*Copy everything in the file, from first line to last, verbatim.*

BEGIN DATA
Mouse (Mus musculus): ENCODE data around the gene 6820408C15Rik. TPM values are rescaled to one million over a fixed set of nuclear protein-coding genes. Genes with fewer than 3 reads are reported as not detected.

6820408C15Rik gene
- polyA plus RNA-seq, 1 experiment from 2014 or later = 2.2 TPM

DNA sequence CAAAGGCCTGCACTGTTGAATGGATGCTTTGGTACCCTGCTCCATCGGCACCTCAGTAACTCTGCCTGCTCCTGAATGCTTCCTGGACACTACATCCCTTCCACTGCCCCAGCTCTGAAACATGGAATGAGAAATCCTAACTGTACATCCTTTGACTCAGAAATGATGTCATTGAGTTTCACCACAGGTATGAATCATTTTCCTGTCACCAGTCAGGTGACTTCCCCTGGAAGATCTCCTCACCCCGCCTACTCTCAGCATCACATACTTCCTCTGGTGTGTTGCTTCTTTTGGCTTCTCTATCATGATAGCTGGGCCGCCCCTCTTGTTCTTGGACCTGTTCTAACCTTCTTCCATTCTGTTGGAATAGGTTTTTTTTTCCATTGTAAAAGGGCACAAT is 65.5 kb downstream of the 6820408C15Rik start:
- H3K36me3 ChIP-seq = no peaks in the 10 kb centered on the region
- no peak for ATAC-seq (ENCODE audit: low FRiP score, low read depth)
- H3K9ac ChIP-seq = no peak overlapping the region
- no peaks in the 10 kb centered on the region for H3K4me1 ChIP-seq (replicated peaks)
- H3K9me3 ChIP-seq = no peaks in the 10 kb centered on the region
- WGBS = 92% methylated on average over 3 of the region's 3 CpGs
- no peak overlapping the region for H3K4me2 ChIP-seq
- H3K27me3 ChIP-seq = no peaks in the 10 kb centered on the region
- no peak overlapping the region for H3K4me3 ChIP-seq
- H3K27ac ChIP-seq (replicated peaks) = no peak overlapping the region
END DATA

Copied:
Mouse (Mus musculus): ENCODE data around the gene 6820408C15Rik. TPM values are rescaled to one million over a fixed set of nuclear protein-coding genes. Genes with fewer than 3 reads are reported as not detected.

6820408C15Rik gene
- polyA plus RNA-seq, 1 experiment from 2014 or later = 2.2 TPM

DNA sequence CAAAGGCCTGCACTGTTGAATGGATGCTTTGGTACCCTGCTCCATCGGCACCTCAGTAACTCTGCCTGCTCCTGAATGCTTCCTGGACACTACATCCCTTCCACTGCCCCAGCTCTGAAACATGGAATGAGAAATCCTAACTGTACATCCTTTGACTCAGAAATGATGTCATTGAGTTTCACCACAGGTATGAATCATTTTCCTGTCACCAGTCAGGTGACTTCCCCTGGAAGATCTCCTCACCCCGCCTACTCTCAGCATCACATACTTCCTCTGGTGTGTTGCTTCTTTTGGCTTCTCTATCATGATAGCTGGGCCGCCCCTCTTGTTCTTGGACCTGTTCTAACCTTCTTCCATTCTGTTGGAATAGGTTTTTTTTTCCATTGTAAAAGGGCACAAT is 65.5 kb downstream of the 6820408C15Rik start:
- H3K36me3 ChIP-seq = no peaks in the 10 kb centered on the region
- no peak for ATAC-seq (ENCODE audit: low FRiP score, low read depth)
- H3K9ac ChIP-seq = no peak overlapping the region
- no peaks in the 10 kb centered on the region for H3K4me1 ChIP-seq (replicated peaks)
- H3K9me3 ChIP-seq = no peaks in the 10 kb centered on the region
- WGBS = 92% methylated on average over 3 of the region's 3 CpGs
- no peak overlapping the region for H3K4me2 ChIP-seq
- H3K27me3 ChIP-seq = no peaks in the 10 kb centered on the region
- no peak overlapping the region for H3K4me3 ChIP-seq
- H3K27ac ChIP-seq (replicated peaks) = no peak overlapping the region